Panasonic Insider Interview with Steve Rust
Recently, I had the privilege of being able to interview the Managing Director of Panasonic Australia, Steve Rust. I caught up with Steve at Panasonic HQ to ask some questions on behalf of the Panasonic Insider Crew, and obtain his thoughts on the consumer electronics industry in general as well as his outlook for 2012.
Boyd: Thanks for your time and the opportunity to ask you some questions, Steve. First up, what do you think of OLED display technologies and how that will impact the existing LCD and plasma markets?
Steve: I think this year’s market in televisions is going to be mainly around LED. Plasma will remain in the market because there’s a strong awareness of plasma in Australia around the better quality viewing experience that it delivers. We see LED, plasma and new technologies like OLED as different ways of delivering a solution to consumers for television. OLED will have limited penetration because of price and the consumer will need to see a real tangible benefit to buy an OLED television over an LED or plasma television. However, I believe the main trends in television this year will be increased connectivity, slimline units and ongoing improvements to picture quality.
Boyd: How do social networks and other social initiatives fit in with Panasonic’s vision for its products and brand?
Steve: We invested in social networks around two years ago and we were really the first local brand to get into this in a major way. We’ve been active on Facebook, Twitter, YouTube and blogs since that time which have been largely successful when talking about participation. The communities have grown and access of the content that we have been publishing has increased over time. I think we all know that this way is the way of the future – it’s another channel to communicate and engage with the consumer. We’re also using social media for customer service when customers are having issues with a product.
Along with all of this, we’ve implemented improvements to our website so that people can provide feedback on a product which then becomes available to other people viewing our website. That customer feedback is another method of engagement in an online sense with consumers. Of course, we’ve developed the Insider Crew program as well as one of a number of initiatives that we’ve undertaken and certainly keen to continue and value. It’s a very exciting area.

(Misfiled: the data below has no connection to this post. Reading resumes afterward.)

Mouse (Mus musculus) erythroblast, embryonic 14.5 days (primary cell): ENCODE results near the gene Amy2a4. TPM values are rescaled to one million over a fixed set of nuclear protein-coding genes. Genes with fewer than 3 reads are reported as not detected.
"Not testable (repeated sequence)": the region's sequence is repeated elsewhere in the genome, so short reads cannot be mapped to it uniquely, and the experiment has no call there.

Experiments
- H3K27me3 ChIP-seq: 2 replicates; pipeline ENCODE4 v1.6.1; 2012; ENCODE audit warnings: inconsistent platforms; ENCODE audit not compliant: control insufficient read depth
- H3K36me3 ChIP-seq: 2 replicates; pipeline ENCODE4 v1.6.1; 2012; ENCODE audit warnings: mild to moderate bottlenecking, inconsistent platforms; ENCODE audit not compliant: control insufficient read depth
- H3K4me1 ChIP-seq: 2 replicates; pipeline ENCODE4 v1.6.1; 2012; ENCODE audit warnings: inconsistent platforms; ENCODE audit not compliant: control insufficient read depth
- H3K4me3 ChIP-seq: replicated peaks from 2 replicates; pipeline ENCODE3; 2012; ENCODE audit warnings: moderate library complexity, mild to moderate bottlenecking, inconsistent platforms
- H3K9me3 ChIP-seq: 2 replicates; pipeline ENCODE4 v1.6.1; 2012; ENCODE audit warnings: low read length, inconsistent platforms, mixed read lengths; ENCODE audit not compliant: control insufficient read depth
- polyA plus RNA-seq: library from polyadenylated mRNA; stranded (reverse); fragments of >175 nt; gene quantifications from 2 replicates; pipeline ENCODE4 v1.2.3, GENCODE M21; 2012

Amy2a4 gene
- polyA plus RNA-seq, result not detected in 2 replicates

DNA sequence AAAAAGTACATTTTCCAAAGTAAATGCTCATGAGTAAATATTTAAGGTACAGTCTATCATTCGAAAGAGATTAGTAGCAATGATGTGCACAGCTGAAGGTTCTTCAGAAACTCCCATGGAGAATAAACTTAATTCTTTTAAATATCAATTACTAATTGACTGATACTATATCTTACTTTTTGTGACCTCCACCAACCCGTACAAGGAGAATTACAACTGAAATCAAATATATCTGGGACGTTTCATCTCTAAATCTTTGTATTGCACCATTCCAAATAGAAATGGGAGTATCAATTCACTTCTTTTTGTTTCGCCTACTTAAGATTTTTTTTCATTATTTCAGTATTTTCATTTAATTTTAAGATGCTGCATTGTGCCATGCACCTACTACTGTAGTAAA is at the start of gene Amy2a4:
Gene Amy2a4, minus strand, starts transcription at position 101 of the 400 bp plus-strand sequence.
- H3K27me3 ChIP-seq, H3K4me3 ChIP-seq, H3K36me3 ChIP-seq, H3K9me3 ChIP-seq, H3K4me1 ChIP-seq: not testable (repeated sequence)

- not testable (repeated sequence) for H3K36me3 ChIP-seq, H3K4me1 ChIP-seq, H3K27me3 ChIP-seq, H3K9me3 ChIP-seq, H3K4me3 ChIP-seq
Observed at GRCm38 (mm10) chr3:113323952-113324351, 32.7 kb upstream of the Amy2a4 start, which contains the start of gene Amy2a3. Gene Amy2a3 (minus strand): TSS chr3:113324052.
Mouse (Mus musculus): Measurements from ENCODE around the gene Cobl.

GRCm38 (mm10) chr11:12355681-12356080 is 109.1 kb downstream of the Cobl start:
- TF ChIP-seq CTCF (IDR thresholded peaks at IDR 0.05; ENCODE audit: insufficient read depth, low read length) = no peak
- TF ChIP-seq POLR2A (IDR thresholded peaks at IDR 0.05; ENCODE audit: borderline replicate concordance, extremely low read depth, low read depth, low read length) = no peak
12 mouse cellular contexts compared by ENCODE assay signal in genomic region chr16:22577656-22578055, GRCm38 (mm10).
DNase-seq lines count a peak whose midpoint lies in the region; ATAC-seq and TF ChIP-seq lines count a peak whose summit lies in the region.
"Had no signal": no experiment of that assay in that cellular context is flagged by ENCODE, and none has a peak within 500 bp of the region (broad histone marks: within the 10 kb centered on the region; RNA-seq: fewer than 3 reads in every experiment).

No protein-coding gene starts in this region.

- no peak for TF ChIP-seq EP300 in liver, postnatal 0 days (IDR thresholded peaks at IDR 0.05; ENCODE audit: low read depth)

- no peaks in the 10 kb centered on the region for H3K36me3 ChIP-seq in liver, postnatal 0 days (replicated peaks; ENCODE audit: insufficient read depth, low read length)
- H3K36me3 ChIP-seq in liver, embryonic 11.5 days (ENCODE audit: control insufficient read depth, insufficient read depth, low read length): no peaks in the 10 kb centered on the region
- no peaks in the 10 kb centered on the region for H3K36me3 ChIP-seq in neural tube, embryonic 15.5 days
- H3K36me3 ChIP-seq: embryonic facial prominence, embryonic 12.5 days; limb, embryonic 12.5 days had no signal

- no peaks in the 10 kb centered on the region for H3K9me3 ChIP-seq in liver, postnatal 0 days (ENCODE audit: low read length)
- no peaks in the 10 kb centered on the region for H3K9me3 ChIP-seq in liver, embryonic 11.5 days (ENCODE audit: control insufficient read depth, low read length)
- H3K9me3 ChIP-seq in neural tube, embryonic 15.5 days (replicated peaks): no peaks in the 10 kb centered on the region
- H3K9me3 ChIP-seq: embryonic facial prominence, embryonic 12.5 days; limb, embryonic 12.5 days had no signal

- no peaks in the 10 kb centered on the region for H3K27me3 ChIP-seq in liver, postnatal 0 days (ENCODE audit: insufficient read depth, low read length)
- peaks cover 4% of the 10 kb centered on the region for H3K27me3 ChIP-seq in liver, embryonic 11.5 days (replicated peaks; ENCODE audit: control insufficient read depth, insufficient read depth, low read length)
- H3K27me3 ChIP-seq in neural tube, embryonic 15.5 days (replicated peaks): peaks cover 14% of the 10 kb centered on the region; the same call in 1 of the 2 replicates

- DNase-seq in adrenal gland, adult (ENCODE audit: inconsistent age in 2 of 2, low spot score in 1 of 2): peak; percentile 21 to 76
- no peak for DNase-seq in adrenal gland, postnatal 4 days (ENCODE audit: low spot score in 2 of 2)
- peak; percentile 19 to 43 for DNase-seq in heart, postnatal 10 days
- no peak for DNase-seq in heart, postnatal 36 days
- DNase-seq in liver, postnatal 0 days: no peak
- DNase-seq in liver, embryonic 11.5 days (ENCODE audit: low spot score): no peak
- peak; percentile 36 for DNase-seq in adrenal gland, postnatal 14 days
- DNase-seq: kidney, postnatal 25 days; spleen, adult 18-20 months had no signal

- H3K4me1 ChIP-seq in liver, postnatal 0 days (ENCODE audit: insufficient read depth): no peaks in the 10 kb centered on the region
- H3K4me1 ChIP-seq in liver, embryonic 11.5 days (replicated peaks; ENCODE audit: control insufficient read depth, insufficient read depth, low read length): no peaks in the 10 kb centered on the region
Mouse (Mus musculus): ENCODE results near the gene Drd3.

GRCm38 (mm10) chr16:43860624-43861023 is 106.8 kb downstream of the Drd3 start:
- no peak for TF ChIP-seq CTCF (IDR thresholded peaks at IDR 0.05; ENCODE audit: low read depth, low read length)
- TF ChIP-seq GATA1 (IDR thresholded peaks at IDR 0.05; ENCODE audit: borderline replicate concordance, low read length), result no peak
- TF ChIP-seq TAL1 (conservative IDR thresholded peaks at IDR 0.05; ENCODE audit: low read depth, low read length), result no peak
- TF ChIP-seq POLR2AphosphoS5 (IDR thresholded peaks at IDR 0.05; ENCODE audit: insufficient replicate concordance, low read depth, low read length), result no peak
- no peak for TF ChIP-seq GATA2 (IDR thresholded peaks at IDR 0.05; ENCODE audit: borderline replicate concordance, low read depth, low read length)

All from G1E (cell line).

Boyd: What sort of trend are you seeing with regards to device integration with smartphones and tablets? Do you think we’ll start to see an increase in the range of devices offering such integration over the next few years with a vision of a “connected home”?
Steve: I think this really is the biggest trend in the market. Ten years ago in the IT space, all of the talk was about the connected home, and integration between IT and telecommunications. True integration is a seamless integration of all the ways you communicate – visually, verbally, text, et cetera and will be where we’ll get eventually. A great example of convergence is that of IT and television in the form of IPTV and this year is going to see a huge ramp up and I think this is going to be the next area of massive growth.
It seems to me that there is content and there are platforms and the convergence is going to come out of continuing evolution of those platforms and how these platforms interact. It’s pretty fascinating to see such explosive innovation in technology with this year being the start of that explosion. Who knows how rapidly it’s going to develop but I believe it’s going to be extremely fast.
Boyd: How does Panasonic view the tablet market at the moment amid heated competition between Apple and various Android tablet manufacturers while Windows 8 is on the horizon? Does the future lie with touchscreens?
Steve: I think the future lies with a variety of devices from small screens to tablets of different shapes and sizes. Consumers in the end will determine which ones are for them and it may well be, like in many product categories, that different form factors can sit harmoniously in the market as they appeal to different audiences.